Colourful character and heroic soldier dies aged 94

The area being excavated at Oyster Street. The picture shows the 15th-century wooden quay and the 17th century stone structure

THIS WEEK IN 1971: ‘Jetty found buried at Oyster Street site

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I wonder how many of you remember the film Thunderbirds Are Go, one of the first large-screen adaptations of a television puppet show?

You may remember that as the credits went up at the end of the film there was a close-up of a colour sergeant of the Royal Marines Band at Deal in Kent. The band then began marching around the parade ground playing the Thunderbirds theme music.

The Royal Marine in question was Colour Sergeant Charlie Bowden, who was born in a house outside the main gate of Eastney Barracks and within earshot of bugle calls from within.

Coming from a Royal Marine family in which his father, both his grandfathers, three uncles and a brother served, Charlie joined as an HO (Hostilities Only) marine in April 1940.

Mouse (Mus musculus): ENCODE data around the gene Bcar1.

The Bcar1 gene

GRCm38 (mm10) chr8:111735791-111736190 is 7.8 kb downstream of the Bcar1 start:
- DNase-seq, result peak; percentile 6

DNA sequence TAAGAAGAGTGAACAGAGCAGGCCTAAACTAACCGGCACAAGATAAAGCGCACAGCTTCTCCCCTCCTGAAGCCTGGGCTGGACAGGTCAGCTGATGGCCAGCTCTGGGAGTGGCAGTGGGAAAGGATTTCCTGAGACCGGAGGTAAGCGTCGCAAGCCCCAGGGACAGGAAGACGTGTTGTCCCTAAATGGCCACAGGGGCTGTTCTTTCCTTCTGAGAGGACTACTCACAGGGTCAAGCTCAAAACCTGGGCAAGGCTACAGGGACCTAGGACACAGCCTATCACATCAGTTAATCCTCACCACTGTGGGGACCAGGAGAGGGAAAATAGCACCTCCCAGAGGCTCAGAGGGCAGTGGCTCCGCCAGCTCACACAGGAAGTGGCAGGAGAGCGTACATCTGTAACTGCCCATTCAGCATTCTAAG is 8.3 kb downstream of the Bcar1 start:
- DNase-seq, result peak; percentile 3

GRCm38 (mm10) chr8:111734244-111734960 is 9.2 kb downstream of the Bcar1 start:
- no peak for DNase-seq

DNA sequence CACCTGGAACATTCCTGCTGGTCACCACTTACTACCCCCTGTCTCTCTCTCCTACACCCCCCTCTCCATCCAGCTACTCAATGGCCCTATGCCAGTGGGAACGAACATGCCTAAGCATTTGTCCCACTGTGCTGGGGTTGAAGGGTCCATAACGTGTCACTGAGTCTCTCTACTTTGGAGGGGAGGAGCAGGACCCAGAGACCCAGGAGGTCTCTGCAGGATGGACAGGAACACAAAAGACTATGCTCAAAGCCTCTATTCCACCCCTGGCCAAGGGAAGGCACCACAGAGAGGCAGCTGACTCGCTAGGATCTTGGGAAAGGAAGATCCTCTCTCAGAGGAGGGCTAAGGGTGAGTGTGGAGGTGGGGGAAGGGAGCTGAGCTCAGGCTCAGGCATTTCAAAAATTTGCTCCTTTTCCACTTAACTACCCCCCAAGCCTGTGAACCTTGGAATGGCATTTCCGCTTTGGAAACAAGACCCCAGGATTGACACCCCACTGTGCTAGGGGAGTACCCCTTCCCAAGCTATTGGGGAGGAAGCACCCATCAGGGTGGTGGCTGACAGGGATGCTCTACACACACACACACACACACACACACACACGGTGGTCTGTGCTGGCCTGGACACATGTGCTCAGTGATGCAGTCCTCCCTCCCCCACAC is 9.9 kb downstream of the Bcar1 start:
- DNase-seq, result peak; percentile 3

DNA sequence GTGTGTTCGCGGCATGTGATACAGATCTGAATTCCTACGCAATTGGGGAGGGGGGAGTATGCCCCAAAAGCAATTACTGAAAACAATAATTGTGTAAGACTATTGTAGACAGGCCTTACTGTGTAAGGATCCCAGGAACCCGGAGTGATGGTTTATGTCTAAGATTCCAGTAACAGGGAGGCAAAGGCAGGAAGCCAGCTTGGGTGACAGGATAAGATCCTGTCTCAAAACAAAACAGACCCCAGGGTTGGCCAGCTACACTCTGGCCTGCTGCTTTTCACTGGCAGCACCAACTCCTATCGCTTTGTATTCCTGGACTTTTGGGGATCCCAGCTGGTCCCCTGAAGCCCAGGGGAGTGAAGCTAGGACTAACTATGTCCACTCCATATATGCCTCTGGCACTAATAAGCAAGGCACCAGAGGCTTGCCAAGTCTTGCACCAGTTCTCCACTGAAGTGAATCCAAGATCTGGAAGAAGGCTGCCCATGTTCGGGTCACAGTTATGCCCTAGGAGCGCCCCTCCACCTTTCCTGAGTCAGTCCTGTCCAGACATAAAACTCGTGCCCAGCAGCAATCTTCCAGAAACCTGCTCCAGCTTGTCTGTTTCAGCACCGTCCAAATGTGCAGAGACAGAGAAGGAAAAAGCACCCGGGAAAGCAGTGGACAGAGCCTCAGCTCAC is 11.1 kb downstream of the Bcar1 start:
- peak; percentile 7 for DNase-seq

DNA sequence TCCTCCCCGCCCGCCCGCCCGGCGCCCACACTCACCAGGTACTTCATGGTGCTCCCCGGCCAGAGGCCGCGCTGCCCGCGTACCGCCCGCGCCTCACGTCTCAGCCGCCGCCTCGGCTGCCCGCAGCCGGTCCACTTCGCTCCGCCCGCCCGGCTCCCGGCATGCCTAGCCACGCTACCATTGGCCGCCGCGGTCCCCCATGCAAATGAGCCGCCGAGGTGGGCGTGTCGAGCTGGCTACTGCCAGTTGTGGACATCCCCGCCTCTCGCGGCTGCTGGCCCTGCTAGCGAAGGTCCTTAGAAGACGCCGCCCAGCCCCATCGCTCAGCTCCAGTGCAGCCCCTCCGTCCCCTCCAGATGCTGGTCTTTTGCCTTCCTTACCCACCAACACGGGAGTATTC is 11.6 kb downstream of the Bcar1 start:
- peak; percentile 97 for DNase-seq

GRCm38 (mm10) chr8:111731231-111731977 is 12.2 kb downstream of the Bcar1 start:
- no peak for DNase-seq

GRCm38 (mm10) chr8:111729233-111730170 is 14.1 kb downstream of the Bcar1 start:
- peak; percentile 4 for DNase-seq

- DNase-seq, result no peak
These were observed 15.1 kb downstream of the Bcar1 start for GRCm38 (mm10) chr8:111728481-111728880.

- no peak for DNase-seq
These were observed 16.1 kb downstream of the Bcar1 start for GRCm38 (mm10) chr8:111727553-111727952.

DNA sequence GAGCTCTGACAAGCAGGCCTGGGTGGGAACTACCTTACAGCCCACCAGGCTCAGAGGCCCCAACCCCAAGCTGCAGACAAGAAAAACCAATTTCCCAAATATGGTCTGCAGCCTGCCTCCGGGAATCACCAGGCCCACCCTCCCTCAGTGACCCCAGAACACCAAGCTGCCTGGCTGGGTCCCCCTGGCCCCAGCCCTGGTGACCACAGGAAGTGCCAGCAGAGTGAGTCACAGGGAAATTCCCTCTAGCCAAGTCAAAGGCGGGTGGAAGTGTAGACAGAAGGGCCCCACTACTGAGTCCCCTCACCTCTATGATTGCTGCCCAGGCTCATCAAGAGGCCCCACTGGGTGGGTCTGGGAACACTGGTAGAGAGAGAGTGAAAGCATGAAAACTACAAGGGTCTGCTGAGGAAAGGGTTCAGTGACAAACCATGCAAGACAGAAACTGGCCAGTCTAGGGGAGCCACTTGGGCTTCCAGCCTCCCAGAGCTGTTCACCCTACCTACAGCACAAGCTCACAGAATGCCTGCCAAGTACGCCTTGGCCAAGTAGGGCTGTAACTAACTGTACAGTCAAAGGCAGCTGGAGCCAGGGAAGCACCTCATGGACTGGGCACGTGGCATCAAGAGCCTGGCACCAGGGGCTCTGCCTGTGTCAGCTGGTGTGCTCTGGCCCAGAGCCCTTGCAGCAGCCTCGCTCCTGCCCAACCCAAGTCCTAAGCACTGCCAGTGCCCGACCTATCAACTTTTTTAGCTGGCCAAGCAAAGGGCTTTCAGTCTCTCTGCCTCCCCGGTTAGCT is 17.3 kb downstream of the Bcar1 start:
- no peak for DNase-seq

Charlie, who has died aged 94, had a colourful career which saw him escape from a PoW camp in his pyjamas and being shot at by a sentry.

He and 139 others escaped from Crete in 1940 in a landing craft which ran out of fuel and was assisted on its passage by two sails made out of blankets. They eventually made it to the North Africa coast.

Post-war, he was promoted to Royal Marines Corps Senior Drum Major, taking a leading role in 12 Royal Tournaments, five Beating Retreat ceremonies and six Edinburgh Military Tattoos.